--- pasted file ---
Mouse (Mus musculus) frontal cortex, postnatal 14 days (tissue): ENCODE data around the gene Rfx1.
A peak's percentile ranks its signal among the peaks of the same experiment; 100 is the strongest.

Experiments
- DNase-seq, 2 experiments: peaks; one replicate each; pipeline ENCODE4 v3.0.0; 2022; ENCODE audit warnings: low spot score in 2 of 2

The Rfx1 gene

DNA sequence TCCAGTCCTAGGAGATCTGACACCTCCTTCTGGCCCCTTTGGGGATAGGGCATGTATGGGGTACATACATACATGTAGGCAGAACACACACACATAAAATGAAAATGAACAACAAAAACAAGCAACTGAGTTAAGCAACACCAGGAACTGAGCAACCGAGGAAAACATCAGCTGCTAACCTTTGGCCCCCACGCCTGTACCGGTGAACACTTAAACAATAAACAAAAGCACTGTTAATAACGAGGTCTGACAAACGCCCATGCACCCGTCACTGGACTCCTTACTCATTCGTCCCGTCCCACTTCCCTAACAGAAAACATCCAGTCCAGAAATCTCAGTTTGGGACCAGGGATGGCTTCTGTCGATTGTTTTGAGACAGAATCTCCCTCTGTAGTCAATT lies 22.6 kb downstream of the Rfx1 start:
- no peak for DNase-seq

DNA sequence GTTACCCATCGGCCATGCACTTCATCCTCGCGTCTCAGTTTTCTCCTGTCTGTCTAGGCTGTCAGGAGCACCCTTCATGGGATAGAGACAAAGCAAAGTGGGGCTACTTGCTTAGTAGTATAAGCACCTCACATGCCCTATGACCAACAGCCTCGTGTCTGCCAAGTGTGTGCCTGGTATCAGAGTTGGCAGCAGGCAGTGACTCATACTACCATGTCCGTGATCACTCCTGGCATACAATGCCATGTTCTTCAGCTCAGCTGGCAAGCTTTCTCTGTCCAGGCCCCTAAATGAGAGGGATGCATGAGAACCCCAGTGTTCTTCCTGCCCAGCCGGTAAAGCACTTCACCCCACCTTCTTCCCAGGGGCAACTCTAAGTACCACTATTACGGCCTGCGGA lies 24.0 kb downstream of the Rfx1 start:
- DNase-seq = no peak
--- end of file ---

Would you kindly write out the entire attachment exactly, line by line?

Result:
Mouse (Mus musculus) frontal cortex, postnatal 14 days (tissue): ENCODE data around the gene Rfx1.
A peak's percentile ranks its signal among the peaks of the same experiment; 100 is the strongest.

Experiments
- DNase-seq, 2 experiments: peaks; one replicate each; pipeline ENCODE4 v3.0.0; 2022; ENCODE audit warnings: low spot score in 2 of 2

The Rfx1 gene

DNA sequence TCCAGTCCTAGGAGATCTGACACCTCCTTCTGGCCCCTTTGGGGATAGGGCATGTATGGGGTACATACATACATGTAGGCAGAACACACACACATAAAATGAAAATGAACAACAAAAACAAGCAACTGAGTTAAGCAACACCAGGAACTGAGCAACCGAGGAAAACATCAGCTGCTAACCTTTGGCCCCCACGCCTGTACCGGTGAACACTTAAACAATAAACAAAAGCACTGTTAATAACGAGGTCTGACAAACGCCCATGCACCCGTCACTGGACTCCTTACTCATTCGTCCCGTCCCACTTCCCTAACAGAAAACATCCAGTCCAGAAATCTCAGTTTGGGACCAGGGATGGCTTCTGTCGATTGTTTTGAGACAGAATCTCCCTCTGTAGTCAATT lies 22.6 kb downstream of the Rfx1 start:
- no peak for DNase-seq

DNA sequence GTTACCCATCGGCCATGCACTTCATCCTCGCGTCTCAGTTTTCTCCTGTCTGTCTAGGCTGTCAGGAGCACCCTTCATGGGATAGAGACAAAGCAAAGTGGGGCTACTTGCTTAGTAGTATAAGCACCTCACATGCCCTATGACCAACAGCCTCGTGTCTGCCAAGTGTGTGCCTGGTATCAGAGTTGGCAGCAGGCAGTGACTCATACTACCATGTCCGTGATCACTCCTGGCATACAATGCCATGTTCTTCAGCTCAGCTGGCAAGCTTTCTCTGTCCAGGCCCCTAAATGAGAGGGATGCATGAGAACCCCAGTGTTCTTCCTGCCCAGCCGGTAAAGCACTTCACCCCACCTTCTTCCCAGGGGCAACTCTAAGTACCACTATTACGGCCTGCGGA lies 24.0 kb downstream of the Rfx1 start:
- DNase-seq = no peak